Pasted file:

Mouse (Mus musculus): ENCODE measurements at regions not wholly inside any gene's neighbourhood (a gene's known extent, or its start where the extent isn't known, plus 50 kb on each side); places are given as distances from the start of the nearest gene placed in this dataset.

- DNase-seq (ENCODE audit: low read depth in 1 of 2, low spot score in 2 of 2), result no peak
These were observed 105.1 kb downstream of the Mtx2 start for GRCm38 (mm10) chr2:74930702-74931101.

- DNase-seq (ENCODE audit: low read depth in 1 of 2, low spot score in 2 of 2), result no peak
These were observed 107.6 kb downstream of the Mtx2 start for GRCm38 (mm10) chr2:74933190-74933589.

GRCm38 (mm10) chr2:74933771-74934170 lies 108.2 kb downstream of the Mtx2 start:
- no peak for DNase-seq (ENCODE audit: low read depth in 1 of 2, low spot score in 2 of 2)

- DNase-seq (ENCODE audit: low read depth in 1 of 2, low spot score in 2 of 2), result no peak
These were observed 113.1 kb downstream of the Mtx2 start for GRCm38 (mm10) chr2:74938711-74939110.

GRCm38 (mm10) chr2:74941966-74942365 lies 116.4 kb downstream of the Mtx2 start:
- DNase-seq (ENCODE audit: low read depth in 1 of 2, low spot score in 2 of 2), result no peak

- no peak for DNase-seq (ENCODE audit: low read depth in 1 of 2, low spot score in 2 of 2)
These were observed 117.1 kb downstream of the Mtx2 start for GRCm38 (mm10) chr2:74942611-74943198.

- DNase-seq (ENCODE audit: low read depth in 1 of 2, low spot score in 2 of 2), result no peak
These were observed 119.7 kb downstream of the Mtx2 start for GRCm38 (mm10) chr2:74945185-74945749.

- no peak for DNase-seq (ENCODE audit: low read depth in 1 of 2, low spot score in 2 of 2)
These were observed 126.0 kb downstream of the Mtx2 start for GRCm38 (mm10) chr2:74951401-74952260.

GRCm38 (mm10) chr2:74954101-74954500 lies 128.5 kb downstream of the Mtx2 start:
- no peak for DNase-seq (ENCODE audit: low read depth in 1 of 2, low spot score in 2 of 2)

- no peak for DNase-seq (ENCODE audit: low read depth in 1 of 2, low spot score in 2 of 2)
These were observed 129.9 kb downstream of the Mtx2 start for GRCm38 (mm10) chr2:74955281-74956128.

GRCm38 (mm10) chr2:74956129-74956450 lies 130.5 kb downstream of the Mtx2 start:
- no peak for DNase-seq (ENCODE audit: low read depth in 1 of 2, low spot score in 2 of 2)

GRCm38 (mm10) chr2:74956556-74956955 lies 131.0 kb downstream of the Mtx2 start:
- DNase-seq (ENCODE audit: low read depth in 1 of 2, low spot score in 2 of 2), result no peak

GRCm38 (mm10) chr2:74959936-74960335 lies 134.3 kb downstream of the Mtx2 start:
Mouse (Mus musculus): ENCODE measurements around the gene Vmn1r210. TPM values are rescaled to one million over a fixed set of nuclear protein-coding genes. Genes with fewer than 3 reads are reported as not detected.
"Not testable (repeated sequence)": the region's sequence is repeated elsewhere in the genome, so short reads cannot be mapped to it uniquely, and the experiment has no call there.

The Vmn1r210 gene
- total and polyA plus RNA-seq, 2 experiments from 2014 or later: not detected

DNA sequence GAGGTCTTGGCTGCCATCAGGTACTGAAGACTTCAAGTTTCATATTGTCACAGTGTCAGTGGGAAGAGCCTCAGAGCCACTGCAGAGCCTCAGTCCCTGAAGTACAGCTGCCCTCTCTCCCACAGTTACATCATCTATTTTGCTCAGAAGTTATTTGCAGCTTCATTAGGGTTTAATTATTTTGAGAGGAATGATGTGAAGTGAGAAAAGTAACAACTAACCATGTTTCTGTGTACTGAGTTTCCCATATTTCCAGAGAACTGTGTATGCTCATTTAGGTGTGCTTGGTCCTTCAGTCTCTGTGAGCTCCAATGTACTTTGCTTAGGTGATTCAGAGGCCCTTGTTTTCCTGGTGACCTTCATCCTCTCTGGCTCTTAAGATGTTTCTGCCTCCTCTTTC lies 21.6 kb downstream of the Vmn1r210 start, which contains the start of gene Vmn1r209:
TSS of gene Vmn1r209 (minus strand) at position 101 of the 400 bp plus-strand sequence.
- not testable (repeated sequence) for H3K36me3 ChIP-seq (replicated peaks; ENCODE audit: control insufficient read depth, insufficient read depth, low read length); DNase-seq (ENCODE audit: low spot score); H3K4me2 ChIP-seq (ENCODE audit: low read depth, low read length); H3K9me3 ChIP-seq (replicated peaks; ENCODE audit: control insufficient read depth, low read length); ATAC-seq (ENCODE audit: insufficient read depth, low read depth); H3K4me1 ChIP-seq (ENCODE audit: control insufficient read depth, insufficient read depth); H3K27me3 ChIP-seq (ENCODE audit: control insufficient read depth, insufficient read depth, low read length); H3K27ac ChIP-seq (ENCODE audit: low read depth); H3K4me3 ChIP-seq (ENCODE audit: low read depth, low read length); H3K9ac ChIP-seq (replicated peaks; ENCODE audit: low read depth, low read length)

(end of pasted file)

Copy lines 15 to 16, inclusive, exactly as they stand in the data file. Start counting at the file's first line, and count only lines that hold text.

These were observed 119.7 kb downstream of the Mtx2 start for GRCm38 (mm10) chr2:74945185-74945749.

- no peak for DNase-seq (ENCODE audit: low read depth in 1 of 2, low spot score in 2 of 2)